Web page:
What Ron Paul Should Do Until the Election


The 2012 presidential election season has admittedly been absolutely boring for anyone not concerned with Governor Romney's tax returns, yet another President Obama fundraiser, or which candidate loves Israel and Prime Minister Benjamin Netanyahu's policies more than the other. For Ron Paul supporters like myself, it has been incredibly frustrating; without a horse in the race, it's hard to cheer or bet on the outcome.

Given the anemic coverage by the media of key issues, here are a few things Ron Paul supporters can do as the Republican Convention and eventually Election Day approaches.

While technically Ron Paul's name will be on the GOP ballot at the convention, the Republican establishment has made it very clear that there is little room for Paul, his delegates, and his supporters at the table or in the party in general.

Politics is Local.

Tip O'Neill's famous words ring true when it comes to Paul supporters.

While the Beltway Republicans long ago shredded any resemblance to traditional conservatism and the libertarianish rhetoric they love to pantomime, Paulian candidates are making incredible inroads at the state and local level. Beginning with Paul's presidential run in 2008, Paul laid the grassroots groundwork to have libertarians and constitutionalists begin weaving their way into state and local offices. Even the nomination and selection of Tampa delegates, where Paul has done incredibly well, is technically supposed to be a state and local affair.

Paul supporters have had the most success away from the national scene because just like government, elections are better when they are smaller and decentralized. It is much easier for liberty candidates to go door to door in Iowa talking to people one-on-one about important issues than it is running for Senate. That chamber reeks of blood, to paraphrase Senator George McGovern, and Senators Jim Demint, Rand Paul, Marco Rubio and Congressman Allen West are just more recent examples that rhetoric does not translate into principled votes or change.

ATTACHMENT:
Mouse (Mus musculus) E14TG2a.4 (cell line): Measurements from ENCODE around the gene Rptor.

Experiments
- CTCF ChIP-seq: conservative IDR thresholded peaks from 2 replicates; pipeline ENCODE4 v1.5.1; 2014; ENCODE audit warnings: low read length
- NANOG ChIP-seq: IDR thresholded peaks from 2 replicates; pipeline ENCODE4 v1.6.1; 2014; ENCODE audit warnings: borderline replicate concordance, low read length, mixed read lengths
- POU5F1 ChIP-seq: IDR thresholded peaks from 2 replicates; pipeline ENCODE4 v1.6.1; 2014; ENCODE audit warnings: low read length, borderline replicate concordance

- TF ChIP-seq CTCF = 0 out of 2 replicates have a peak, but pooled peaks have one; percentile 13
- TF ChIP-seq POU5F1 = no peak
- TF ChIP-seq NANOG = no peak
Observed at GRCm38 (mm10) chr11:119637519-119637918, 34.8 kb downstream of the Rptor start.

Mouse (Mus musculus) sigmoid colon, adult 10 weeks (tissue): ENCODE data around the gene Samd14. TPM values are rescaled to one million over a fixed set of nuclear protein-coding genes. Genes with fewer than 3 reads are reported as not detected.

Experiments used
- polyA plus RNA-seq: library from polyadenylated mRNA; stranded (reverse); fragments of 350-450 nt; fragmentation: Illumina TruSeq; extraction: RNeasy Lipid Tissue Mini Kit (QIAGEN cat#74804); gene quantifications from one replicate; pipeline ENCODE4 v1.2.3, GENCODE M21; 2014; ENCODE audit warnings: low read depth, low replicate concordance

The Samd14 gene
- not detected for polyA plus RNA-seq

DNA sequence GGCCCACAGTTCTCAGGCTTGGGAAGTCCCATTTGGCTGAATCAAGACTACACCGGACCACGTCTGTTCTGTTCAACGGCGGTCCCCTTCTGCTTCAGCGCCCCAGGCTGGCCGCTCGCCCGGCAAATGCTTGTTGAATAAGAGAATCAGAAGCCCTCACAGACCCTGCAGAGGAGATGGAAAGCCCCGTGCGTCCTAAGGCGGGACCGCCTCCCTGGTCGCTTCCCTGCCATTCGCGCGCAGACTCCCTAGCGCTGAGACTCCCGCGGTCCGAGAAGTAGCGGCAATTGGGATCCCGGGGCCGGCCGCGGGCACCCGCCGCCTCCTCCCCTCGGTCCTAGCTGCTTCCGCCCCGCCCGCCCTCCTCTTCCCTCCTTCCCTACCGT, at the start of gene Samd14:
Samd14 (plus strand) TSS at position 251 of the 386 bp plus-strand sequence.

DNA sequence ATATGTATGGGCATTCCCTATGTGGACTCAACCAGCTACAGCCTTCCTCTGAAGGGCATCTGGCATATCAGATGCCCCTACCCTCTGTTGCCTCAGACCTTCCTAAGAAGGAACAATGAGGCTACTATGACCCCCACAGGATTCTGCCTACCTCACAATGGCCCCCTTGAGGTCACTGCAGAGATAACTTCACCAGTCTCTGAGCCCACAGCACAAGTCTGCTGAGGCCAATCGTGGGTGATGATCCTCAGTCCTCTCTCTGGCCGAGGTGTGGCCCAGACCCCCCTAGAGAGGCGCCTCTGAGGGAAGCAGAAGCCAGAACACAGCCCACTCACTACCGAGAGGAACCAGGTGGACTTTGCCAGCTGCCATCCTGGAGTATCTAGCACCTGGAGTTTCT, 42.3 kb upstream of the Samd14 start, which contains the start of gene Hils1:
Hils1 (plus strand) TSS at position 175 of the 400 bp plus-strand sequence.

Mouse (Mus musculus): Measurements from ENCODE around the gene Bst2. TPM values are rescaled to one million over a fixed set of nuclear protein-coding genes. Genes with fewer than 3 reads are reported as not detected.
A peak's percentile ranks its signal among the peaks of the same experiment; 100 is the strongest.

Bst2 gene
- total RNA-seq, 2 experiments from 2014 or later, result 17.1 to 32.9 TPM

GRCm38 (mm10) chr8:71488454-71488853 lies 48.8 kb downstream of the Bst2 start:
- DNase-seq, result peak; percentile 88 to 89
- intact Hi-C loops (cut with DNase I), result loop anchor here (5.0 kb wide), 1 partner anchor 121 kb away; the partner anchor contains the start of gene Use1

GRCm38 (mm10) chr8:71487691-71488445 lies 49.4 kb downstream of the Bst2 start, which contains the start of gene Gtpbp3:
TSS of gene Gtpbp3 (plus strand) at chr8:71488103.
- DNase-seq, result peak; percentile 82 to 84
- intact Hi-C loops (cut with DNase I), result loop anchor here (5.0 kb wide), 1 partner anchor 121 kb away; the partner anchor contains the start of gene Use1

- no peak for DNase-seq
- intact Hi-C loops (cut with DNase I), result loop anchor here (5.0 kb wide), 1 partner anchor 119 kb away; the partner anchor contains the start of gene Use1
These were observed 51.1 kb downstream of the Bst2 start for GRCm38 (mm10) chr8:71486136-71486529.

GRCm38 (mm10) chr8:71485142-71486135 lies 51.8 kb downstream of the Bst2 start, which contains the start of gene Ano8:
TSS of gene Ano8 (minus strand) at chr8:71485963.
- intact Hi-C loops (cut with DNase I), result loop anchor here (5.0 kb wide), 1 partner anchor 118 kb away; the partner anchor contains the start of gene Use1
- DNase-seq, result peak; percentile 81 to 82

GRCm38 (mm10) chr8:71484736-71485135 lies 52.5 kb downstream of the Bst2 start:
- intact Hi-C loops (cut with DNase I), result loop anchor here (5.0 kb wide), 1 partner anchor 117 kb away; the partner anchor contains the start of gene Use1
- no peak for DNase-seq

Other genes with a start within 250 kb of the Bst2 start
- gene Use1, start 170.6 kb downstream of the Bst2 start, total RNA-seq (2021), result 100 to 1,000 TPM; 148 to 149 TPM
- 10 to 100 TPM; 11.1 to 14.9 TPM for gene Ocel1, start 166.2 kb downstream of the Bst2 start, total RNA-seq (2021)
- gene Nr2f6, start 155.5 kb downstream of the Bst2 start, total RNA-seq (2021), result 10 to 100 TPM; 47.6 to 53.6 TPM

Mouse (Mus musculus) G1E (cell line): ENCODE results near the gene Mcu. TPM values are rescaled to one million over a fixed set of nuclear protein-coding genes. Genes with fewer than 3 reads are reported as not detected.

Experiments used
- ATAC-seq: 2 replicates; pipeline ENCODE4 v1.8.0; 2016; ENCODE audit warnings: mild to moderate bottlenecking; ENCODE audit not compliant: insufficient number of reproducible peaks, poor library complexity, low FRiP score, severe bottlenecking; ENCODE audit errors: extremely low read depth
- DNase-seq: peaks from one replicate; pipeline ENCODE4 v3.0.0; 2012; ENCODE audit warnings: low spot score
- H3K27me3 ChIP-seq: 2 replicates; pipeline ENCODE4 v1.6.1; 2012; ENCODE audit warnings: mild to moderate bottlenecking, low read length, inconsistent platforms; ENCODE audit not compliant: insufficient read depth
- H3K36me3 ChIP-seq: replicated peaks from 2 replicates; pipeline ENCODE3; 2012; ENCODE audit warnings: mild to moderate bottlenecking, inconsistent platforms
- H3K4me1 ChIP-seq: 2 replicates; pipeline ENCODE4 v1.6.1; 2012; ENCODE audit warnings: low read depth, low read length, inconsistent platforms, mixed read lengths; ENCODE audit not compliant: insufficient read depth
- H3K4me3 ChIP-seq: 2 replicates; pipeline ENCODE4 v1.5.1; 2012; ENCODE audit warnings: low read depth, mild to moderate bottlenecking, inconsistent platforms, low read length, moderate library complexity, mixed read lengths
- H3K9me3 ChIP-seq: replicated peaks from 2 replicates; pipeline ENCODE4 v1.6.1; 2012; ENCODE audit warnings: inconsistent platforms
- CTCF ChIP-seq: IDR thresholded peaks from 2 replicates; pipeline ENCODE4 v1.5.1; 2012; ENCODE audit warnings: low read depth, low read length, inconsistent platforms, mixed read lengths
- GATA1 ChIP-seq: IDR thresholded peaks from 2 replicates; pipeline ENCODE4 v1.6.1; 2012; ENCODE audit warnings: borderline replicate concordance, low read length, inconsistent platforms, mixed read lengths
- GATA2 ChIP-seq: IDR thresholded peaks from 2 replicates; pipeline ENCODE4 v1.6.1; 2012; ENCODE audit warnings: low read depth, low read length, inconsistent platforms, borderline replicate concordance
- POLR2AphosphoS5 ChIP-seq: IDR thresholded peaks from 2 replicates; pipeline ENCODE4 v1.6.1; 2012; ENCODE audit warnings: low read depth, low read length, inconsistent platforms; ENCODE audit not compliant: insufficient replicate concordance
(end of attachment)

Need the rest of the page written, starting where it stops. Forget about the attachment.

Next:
While I despise the Republican Party and everything it stands for, in this unfortunate two-(one-?) party system, running as a Republican mayor, assemblyman, or city councilman may be the best way politically of looking forward and changing the beast from the inside. Although politics leaves a bad taste in many libertarians' mouth (including mine), even Murray Rothbard found a need for it, arguing that "For liberty to triumph in the United States (and eventually throughout the world) libertarianism must become a mainstream movement ... Do we want libertarianism to win, to make a big dent in America, or do we not? If we don’t want to win ... Why not simply form a social club and forget victory?"

Vote Gary Johnson!

In the likely event Paul isn't up there as the Republican nominee lampooning the president for his vicious assaults on the Bill of Rights, then the next best hope is Libertarian candidate Gary Johnson. Johnson - the former two-term governor of New Mexico -- he is, like Paul, a decent and humble man and a great contrast to Obama and Romney. Johnson is nowhere near as principled or well-versed in libertarianism and economics as Paul is, but Johnson's message boils down to the same nuts and blots: more individual liberty, less government control, and peace.

Ron Paul supporters carry a lot of weight and throwing support behind Johnson could potentially provide a multitude of benefits.